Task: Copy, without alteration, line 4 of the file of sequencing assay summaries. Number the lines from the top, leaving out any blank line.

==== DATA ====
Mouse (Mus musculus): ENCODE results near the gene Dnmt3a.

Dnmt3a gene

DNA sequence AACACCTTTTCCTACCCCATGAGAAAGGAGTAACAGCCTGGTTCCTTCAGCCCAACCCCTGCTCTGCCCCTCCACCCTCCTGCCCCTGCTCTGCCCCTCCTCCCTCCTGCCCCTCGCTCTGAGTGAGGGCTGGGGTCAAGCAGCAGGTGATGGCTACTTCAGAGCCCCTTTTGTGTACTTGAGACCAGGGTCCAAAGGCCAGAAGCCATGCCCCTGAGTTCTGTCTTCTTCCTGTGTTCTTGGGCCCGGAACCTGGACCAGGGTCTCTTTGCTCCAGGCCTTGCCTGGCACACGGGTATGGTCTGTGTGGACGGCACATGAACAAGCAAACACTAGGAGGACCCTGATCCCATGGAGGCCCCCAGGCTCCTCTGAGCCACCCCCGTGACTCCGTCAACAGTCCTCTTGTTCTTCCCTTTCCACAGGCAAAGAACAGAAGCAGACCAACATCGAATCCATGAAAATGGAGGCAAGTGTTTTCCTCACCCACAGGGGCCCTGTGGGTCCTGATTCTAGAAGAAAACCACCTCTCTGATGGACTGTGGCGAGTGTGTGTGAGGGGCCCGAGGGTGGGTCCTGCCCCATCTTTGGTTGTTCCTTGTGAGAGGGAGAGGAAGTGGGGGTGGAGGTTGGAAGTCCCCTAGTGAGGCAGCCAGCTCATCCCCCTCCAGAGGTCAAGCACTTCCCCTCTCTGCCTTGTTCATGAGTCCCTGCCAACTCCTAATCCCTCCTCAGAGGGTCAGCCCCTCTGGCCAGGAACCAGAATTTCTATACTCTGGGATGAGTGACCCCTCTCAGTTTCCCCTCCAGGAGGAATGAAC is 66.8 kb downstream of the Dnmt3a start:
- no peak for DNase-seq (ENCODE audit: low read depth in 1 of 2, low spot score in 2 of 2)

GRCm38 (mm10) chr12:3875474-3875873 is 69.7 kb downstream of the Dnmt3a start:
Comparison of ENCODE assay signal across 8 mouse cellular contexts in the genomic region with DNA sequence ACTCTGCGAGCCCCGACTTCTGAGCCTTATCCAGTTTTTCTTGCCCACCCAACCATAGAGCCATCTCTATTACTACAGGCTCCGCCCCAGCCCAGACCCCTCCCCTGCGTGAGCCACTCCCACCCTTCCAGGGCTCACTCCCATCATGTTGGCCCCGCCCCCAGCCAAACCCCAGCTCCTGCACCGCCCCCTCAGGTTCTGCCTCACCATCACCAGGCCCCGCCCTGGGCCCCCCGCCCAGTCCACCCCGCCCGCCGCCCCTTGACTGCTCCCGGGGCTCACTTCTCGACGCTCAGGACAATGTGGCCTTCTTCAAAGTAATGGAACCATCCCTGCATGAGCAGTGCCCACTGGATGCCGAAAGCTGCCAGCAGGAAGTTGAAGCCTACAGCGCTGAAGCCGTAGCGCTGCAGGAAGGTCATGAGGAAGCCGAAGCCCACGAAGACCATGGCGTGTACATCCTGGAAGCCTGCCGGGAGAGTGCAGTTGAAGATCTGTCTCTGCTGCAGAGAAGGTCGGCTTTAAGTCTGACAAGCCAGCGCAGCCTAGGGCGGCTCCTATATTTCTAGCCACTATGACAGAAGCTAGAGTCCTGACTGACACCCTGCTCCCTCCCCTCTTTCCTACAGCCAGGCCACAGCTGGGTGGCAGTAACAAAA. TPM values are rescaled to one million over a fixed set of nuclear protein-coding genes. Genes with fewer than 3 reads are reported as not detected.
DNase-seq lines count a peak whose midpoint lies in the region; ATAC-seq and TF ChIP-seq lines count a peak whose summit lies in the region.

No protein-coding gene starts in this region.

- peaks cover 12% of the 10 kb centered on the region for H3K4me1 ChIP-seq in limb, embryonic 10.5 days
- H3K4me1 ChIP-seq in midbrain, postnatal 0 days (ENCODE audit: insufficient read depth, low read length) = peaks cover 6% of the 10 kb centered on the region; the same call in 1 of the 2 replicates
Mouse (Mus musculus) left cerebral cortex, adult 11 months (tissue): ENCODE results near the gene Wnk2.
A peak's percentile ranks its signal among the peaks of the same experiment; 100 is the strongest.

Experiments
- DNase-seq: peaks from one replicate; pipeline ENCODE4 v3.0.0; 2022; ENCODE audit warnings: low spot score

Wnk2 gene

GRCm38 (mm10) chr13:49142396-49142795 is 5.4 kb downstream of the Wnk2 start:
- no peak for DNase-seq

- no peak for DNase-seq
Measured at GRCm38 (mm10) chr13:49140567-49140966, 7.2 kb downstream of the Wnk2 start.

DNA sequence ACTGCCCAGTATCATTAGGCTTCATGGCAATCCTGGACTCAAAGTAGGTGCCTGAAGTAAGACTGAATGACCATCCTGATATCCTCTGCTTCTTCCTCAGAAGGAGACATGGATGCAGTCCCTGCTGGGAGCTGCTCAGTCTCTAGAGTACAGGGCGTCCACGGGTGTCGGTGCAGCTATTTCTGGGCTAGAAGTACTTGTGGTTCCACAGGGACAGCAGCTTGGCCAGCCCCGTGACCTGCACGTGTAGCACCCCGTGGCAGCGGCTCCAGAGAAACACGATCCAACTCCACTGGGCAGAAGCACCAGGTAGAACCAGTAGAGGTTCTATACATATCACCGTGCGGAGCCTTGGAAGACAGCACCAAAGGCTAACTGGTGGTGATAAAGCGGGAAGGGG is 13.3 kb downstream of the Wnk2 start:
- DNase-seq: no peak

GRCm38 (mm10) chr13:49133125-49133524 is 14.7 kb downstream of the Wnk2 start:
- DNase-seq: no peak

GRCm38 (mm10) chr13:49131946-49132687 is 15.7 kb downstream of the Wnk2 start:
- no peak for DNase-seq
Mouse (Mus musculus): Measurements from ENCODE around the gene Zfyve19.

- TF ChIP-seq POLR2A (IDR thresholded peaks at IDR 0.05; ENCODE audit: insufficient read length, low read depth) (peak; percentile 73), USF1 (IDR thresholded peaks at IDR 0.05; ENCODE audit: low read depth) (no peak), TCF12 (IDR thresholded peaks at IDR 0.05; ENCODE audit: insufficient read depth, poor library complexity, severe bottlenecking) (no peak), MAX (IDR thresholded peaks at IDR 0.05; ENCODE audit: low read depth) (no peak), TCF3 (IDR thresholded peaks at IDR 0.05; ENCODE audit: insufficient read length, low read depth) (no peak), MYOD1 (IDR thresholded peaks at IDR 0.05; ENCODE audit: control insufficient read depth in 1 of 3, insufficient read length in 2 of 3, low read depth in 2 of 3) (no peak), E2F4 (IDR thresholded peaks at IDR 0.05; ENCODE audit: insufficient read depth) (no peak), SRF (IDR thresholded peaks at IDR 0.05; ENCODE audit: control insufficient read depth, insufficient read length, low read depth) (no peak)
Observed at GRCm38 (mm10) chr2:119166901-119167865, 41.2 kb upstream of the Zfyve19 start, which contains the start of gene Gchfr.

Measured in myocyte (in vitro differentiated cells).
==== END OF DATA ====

- no peak for DNase-seq (ENCODE audit: low read depth in 1 of 2, low spot score in 2 of 2)